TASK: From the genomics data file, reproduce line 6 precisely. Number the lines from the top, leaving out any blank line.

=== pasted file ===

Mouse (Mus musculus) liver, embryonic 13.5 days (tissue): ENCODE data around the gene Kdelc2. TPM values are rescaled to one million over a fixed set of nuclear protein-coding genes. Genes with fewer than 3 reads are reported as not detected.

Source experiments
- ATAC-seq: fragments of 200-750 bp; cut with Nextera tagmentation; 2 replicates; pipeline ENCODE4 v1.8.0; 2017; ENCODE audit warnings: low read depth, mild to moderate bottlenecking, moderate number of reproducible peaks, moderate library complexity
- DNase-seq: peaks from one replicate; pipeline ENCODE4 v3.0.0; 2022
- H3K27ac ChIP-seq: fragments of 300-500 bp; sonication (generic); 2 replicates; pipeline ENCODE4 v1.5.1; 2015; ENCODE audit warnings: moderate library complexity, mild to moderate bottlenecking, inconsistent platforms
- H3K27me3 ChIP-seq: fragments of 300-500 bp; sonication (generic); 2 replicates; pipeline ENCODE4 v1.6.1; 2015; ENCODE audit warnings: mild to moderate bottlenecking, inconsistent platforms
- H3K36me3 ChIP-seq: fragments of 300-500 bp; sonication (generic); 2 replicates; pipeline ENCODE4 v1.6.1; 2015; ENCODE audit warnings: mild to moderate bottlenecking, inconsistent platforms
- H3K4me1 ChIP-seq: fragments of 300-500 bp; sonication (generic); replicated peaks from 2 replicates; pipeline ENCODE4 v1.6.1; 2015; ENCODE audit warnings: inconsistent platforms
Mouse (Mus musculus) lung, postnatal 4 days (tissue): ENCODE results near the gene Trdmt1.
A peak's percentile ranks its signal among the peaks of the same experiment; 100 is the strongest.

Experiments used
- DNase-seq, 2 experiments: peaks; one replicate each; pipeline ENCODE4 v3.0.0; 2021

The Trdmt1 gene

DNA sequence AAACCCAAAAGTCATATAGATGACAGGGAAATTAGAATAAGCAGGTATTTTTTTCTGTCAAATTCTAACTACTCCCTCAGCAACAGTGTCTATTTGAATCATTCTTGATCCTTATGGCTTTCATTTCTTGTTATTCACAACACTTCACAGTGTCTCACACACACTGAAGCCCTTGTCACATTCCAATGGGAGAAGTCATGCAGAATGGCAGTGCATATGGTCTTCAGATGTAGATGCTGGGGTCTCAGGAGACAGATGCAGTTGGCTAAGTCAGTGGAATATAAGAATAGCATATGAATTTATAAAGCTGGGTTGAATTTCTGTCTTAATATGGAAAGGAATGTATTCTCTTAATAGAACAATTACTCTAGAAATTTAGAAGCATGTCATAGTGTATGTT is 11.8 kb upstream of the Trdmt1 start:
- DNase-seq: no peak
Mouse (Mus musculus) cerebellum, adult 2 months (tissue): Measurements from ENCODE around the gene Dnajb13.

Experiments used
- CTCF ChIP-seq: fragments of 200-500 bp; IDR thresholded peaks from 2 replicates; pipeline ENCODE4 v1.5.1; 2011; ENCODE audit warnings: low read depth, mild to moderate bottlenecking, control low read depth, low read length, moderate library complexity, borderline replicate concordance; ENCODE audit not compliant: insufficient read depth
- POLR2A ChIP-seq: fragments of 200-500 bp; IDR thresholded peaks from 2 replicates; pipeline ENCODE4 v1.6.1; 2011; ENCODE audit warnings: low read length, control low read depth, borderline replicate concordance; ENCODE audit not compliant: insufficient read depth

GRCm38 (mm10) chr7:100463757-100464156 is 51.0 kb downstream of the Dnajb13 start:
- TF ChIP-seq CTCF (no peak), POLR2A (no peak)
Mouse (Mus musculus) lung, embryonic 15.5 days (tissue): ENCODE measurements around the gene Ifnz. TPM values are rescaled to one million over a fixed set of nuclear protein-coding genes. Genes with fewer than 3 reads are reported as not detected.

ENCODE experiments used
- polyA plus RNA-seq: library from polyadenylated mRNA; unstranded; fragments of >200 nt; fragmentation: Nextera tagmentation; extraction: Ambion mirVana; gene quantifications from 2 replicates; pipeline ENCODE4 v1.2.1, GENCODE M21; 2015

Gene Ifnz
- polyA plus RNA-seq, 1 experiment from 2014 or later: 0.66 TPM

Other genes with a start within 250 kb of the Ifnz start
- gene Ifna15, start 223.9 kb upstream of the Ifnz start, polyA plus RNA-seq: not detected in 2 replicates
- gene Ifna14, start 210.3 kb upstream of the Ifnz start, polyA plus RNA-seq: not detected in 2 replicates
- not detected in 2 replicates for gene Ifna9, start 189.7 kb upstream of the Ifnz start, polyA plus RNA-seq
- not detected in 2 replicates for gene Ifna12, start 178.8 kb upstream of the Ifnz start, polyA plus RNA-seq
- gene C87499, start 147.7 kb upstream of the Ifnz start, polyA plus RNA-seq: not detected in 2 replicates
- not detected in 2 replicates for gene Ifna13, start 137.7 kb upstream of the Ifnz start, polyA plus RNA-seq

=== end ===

- H3K27me3 ChIP-seq: fragments of 300-500 bp; sonication (generic); 2 replicates; pipeline ENCODE4 v1.6.1; 2015; ENCODE audit warnings: mild to moderate bottlenecking, inconsistent platforms